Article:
The num­ber of com­peti­tors in any catch­ment area will have an im­pact on cus­tomer traf­fic but, again, dif­fer­en­ti­a­tion is a key fac­tor. “Fran­chisees can to build their cus­tomer base by tai­lor­ing their of­fer through the qual­ity of their cus­tomer ser­vice, what they pro­vide and how they sell it,” says Bozic.


De­ci­sions about lo­ca­tion can also in­clude the choice of a new or ex­ist­ing store.

“Some fran­chisees seek out new op­por­tu­ni­ties in great lo­ca­tions where they can build store sales from day one, and re­ally con­trol the growth of the store in the lo­cal com­mu­nity,” says Mor­riss. “Others are keen to buy a well-es­tab­lished NightOwl with a long trad­ing his­tory, loyal and reg­u­lar cus­tomers and a strong pres­ence in the lo­cal mar­ket.

“With new fran­chisees it comes down to per­sonal choice, and we are here to help them make the right busi­ness de­ci­sion based on their re­quire­ments.”

This in­cludes re­search to en­sure any new store does not im­pact on an ex­ist­ing fran­chisee’s busi­ness.

“We also use spe­cial­ist de­mo­graphic and site anal­y­sis to as­sess the ap­pro­pri­ate­ness of a site for any new NightOwl store,” says

Mor­riss. “Many are near other na­tion­ally recog­nised brands, which all com­ple­ment each other. This cre­ates a strong des­ti­na­tion and im­pulse-based cus­tomer of­fer.”

Mean­while, NightOwl is ex­pand­ing from the east coast into West­ern Aus­tralia. “We have al­ways been keen to en­ter the West­ern Aus­tralian mar­ket, and form­ing a part­ner­ship with Viva En­ergy Aus­tralia has ac­cel­er­ated the plan,” says Mor­riss.

The cus­tomer lies at the heart of 7-Eleven’s busi­ness strat­egy, in­clud­ing how the fran­chise man­ages its prop­erty port­fo­lio. “We have a well-de­fined network plan, up­dated an­nu­ally,” says Ford. “This plan saw us open about 30 stores in the past fi­nan­cial year, with sim­i­lar rates of growth pro­jected for the year ahead.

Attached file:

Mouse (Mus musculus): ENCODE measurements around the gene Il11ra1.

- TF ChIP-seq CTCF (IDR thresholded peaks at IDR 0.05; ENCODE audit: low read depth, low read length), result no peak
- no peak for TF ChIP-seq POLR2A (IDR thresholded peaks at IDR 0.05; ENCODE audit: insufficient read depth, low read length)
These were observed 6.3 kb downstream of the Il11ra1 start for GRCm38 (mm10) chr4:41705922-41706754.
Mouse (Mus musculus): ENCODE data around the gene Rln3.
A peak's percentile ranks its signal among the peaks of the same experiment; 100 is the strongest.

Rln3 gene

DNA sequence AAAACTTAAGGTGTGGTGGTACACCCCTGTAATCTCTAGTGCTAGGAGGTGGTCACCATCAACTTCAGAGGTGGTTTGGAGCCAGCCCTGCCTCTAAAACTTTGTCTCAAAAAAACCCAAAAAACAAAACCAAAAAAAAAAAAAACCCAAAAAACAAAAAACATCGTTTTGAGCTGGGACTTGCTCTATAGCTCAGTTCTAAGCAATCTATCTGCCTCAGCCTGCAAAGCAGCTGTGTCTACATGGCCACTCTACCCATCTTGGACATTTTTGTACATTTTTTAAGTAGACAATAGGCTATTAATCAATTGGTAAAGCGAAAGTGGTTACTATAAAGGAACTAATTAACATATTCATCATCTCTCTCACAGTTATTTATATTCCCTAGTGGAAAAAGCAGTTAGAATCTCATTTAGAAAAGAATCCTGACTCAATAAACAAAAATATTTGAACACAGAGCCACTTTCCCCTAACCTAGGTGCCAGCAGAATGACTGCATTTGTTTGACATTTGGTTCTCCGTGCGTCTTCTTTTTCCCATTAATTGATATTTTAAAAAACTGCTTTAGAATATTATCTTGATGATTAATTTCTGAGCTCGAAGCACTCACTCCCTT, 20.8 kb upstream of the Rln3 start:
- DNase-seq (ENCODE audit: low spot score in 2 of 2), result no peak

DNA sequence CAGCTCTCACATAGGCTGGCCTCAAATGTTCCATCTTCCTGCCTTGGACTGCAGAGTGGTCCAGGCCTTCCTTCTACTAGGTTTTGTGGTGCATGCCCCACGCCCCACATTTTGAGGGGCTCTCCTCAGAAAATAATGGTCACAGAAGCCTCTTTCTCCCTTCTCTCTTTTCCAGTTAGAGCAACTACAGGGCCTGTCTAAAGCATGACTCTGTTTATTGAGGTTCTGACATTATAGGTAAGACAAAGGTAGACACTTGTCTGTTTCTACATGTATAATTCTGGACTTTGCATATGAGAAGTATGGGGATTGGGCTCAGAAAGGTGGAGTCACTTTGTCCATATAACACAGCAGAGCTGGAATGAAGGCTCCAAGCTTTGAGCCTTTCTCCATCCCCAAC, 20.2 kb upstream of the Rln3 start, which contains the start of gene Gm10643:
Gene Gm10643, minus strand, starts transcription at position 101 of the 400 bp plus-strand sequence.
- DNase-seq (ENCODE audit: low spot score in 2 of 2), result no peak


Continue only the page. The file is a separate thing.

“Early next year we will pass the mile­stone of 700 stores. Our growth is pre­dom­i­nantly in new sub­ur­ban fuel sites, as well as some key re­gional ar­eas.”


7-Eleven ha­ten­tial

Most new sites are opened as cor­po­rate stores. “This en­ables us and any fu­ture fran­chisee to as­cer­tain the true value and po­ten­tial of the site,” says Ford. “Once es­tab­lished, we may then look to sell it. There­fore our fran­chisees are gen­er­ally buy­ing into ex­ist­ing sites – ei­ther a re­sale or a cor­po­rate store – rather than a brand new store.”

There has been wide­spread public­ity lately about wage fraud un­cov­ered at 7-Eleven, Cal­tex and some other con­ve­nience fran­chises. No NightOwl fran­chisees were im­pli­cated. How­ever, for any­one con­sid­er­ing in­vest­ing in this sec­tor, this is bound to be a mat­ter of con­cern.

Both 7-Eleven and Cal­tex have set up pro­grams to com­pen­sate un­der­paid work­ers, and taken steps to en­sure the prob­lem will not arise again.

“These is­sues have had an im­pact on fran­chisees, draw­ing their at­ten­tion to the im­por­tance of keep­ing a close watch on their pro­cesses, record-keep­ing and con­trols, and iden­ti­fy­ing any op­por­tu­ni­ties for im­prove­ment,” says Bozic. “Po­ten­tial fran­chisees needs to un­der­stand the av­enues avail­able to them to clar­ify their obli­ga­tions around work­place leg­is­la­tion, in­clud­ing Fair Work tools, re­sources and both in-house and ex­ter­nal sup­port ser­vices. They must also un­der­stand the obli­ga­tions lie with the di­rec­tor or owner of the busi­ness to use these re­sources and en­sure their own com­pli­ance.”


7-Eleven has been work­ing in part­ner­ship with fran­chisees to im­ple­ment a re­form pro­gram. “We are com­mit­ted to en­sur­ing that ev­ery 7-Eleven work­place meets the stan­dards we and our com­mu­nity ex­pect,” says Ford. “Our fran­chisees recog­nise that do­ing the right thing, and pro­tect­ing 7-Eleven’s brand and rep­u­ta­tion, is an im­por­tant part of grow­ing the value of their in­di­vid­ual busi­ness. That means they wel­come mea­sures that help them com­ply with work­place laws as well as en­sure the rest of the network is do­ing the same.

“We’ve now have mar­ket sys­tems in place in­clud­ing a cen­tralised pay­roll sys­tem sup­ported by multi-lay­ered bio­met­ric time-and-at­ten­dance records. Po­ten­tial fran­chisees can feel con­fi­dent that 7-Eleven’s sup­port sys­tems will make it eas­ier for them to en­sure they are com­pli­ant with work­place laws.”